Although the Indiana National Guard had planned to deploy a traditional storage array when it rolled out its virtual desktop infrastructure, issues during the pilot phase forced it to switch gears. Now the organization is drafting plans to adopt a new storage approach that consolidates the server and storage architecture and features a hybrid of solid-state and hard-disk drives all on a single appliance.
"Originally, we had attached two servers running VMware VDI software to a storage array and suffered significant I/O contention and crippling boot storms," says Chief Warrant Officer 5 Michael Ferguson, senior technical adviser for the Indiana National Guard. At certain times, such as the start of the workday, users would experience poor performance because the system couldn't handle the back and forth between server and storage that is inherent in VDI.
"If you can't support concurrent sessions among 20 users in a sub-branch, you aren't going to be able to scale to support thousands of users," Ferguson says.
To avoid scrapping the VDI project, Ferguson and his team consulted with peers at the Ohio National Guard and, as they did, opted for the Nutanix Virtual Computing Platform, which integrates compute and storage resources in one box.
Ferguson believes Nutanix's consolidated architecture can eliminate boot storms and I/O logjams because server and storage resources are integrated. Each system features four high-performance server nodes and automatically handles provisioning, management and optimization of its solid-state and hard-disk storage. As the VDI implementation scales, Ferguson says, he'll simply add more Nutanix appliances.
A New Breed of Storage
Nutanix is among a new class of solutions designed to eliminate the complexity most organizations encounter with storage. Nimble Storage, another solution, consolidates primary and backup storage systems into a single array.
Like the Nutanix architecture, Nimble Storage's technology is ideal for applications such as VDI and server virtualization. Using its proprietary Cache Accelerated Sequential Layout technology, Nimble Storage's iSCSI SAN arrays automatically tier storage between solid-state and spinning hard drives, ensuring the fastest access to the most critical data. Common storage features, such as inline variable-block compression, cloning and integrated snapshots, are part of the solution.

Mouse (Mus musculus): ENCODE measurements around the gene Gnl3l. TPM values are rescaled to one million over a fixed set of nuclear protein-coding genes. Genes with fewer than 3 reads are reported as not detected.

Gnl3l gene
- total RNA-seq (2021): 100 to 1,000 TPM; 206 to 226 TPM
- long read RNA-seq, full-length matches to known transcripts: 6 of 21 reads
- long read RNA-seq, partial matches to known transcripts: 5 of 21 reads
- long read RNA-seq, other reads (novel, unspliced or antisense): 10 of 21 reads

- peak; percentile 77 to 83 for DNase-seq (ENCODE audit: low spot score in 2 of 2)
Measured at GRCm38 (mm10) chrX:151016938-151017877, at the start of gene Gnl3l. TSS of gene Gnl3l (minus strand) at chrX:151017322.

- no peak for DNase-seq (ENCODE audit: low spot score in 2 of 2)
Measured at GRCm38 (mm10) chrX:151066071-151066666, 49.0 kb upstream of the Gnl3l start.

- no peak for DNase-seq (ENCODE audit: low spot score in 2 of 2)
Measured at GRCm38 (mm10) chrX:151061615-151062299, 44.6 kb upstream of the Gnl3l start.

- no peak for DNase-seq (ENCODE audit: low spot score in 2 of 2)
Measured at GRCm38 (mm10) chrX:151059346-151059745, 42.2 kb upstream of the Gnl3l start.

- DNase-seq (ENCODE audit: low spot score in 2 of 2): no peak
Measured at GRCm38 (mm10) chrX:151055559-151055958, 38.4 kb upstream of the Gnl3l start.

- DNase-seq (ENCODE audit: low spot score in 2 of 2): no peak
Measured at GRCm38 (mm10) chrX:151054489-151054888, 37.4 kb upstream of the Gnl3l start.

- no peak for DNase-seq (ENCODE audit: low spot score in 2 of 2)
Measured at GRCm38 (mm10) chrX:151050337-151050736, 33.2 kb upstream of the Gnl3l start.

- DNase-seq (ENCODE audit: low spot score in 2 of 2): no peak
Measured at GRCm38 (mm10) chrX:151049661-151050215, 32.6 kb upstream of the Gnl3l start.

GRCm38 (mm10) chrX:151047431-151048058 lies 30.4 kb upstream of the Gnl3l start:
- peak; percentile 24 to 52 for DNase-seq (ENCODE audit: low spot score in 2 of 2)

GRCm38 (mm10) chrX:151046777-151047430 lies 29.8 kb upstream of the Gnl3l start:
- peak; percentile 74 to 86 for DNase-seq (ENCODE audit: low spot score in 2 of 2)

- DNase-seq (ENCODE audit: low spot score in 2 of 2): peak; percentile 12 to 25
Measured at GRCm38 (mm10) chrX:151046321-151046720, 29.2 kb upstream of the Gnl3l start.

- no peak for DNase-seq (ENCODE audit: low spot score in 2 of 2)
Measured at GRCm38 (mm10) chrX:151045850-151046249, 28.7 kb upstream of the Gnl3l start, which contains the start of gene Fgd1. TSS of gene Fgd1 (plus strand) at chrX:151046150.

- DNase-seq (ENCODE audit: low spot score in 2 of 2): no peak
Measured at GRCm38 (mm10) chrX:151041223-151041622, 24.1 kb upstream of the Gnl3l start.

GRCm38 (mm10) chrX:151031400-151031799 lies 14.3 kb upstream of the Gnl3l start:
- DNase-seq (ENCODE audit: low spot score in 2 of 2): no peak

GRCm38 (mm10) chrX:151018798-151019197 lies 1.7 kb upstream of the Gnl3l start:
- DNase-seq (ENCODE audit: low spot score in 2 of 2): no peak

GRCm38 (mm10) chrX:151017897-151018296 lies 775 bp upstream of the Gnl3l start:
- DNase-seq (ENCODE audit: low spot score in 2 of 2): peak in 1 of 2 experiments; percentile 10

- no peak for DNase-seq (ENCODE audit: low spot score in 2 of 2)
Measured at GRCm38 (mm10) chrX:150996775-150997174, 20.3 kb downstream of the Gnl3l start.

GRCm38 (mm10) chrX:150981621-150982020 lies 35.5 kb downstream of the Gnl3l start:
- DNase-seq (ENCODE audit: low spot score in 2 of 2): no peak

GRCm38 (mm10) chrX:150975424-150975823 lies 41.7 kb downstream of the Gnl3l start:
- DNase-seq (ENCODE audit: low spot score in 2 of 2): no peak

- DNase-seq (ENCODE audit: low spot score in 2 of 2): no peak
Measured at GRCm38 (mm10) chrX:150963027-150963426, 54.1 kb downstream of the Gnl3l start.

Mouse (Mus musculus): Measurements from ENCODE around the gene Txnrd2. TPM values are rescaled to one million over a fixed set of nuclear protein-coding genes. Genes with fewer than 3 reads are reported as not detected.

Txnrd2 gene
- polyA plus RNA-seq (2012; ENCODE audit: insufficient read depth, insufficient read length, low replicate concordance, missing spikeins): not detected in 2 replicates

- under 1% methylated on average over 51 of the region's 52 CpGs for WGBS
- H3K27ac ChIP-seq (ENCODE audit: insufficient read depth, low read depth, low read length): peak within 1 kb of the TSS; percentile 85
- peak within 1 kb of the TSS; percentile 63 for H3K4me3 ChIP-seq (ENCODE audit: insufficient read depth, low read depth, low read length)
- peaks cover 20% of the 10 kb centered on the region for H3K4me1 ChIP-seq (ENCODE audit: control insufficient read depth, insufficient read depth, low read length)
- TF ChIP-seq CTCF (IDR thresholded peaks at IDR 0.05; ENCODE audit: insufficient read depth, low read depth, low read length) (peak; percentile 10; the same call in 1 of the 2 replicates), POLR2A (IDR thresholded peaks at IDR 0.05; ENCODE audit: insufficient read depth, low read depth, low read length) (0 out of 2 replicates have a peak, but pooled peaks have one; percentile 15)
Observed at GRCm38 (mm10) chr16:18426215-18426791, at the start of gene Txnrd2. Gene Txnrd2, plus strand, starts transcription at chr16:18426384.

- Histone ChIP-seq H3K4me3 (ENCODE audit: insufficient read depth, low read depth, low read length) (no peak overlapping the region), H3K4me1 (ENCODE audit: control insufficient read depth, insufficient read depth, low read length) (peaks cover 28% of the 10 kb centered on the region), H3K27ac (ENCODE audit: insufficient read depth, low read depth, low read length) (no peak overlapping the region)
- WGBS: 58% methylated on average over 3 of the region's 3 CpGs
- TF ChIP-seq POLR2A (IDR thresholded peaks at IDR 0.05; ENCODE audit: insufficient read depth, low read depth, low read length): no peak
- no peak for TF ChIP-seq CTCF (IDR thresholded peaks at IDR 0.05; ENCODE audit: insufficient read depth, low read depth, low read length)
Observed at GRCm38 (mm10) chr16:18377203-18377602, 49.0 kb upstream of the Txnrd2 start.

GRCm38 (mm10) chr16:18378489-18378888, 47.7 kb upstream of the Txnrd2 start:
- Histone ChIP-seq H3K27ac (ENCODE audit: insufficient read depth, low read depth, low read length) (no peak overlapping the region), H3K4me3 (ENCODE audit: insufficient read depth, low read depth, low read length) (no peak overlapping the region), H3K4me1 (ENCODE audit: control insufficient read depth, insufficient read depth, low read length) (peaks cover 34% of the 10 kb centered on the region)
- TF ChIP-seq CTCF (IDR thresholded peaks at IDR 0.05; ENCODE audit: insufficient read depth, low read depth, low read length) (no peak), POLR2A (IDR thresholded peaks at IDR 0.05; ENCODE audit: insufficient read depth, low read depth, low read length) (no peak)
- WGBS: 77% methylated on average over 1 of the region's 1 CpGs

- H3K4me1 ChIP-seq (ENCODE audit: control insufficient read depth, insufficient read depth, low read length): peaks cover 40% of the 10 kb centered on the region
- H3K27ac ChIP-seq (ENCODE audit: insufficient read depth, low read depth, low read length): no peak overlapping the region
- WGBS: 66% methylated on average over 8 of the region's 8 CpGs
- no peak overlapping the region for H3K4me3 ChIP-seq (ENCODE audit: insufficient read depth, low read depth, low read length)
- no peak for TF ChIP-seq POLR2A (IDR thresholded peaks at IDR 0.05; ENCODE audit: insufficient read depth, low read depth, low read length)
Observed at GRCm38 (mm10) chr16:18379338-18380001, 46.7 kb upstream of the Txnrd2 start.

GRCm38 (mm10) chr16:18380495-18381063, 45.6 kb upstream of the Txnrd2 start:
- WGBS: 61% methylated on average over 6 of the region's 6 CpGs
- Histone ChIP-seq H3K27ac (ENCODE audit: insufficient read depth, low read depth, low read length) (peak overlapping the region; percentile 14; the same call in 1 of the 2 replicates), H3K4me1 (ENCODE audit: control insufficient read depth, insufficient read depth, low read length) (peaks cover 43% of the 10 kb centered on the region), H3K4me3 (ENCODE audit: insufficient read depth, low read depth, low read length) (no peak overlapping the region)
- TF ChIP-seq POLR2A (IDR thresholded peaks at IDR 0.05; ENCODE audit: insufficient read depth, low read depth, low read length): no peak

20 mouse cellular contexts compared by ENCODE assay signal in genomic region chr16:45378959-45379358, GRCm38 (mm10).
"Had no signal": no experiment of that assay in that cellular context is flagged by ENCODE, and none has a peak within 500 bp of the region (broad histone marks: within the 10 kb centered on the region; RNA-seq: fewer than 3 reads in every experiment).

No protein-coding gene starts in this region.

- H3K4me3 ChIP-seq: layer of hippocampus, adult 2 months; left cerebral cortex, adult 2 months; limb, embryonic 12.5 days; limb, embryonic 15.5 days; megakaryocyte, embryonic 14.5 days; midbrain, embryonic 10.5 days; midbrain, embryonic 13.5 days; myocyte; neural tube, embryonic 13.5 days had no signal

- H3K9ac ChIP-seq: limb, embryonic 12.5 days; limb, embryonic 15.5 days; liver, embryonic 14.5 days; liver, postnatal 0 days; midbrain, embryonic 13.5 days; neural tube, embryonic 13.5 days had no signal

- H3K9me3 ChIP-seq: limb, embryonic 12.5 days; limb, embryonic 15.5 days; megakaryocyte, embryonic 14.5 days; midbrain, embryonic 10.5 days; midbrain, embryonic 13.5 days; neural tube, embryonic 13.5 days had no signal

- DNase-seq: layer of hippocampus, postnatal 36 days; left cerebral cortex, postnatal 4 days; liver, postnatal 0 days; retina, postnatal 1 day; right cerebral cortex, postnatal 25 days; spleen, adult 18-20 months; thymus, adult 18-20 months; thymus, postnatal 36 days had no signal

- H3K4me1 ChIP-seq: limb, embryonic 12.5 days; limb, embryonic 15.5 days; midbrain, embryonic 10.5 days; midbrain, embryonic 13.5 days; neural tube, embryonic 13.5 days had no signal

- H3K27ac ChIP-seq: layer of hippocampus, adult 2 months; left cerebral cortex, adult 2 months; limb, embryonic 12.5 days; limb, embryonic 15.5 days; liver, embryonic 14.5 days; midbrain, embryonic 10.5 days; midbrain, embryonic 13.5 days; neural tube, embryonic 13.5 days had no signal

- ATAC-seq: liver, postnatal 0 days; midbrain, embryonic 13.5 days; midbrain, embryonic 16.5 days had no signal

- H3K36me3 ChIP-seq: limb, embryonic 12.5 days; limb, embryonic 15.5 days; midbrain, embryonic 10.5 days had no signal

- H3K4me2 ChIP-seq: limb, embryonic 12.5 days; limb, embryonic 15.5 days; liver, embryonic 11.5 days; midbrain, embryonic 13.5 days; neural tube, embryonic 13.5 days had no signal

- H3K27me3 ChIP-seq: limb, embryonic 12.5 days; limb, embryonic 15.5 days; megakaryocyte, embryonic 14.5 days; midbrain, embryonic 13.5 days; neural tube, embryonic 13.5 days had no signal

"Nimble is attractive to agencies because it makes enterprise-class storage more accessible, has a denser footprint and requires less heavy lifting than traditional storage networks," says Jeff Boles, senior analyst and director of lab validation services at analyst firm The Taneja Group. "It comes into the conversation when traditional storage networks appear too complex or lack sufficient performance and efficient data handling to keep up with workloads such as VDI. IT generalists can take on more of the storage burden because of Nimble's ease of use."
Jim Bagley, senior analyst at research firm SSG-Now, says hybrid storage solutions — especially those that combine storage types — are ideal for transaction-based workloads, such as SQL and Oracle database applications, Microsoft SharePoint and Exchange environments, and emerging health exchanges. "Most processes, random ones in particular, would benefit from putting flash memory into the equation," he says.
Both Nutanix and Nimble Storage solutions can also be cost-effective, according to Bagley. "If federal agencies need a very fast block device and understand the heat index of their data, the hybrid systems can be a bargain," he says. (The "hotter" the data, the more often it's accessed and the more readily available it needs to be.)
He adds that next-generation storage takes some of the workload off of traditional storage, thereby extending an organization's original investment. "Enterprises won't be beating on existing storage as much, so they will last longer," Bagley says.
Like the Indiana National Guard, the Office of the Inspector General (OIG) for the U.S. Postal Service opted for next-generation storage after encountering issues with its VDI pilot.
"There was too much latency in our original architecture, impacting the response time for read/write actions," says CIO Gary Barlet. The OIG is tasked with handling consumer complaints about postal delivery and other services. "Employees need a fast-acting virtual desktop for anytime/anywhere access and to improve customer satisfaction," he says.
The Postal Service's VDI project was initially deployed to ensure that users could maintain access to critical applications as the agency migrated to Windows 7. "Some software worked well on Windows XP but not Windows 7," Barlet says.
But pilot users, including the head of investigations, liked their virtual desktops so much that Barlet plans to roll out VDI to 1,600 users by the end of 2014. The consolidated storage appliance architecture will play an important role in addressing limitations at his second data center in Texas, he says.
"We have space, power and cooling constraints and couldn't accommodate machines strewn across multiple server racks that need to be wired together," he says.
Moreover, Barlet finds that the platform reduces the need for IT staff with specialized storage skills. "All that manual monitoring and tweaking gets overtaken and automated," he says. For example, the system automatically balances workloads and expands or contracts storage pools based on user need.
"These platforms are pretty close to being plug and play," Barlet says.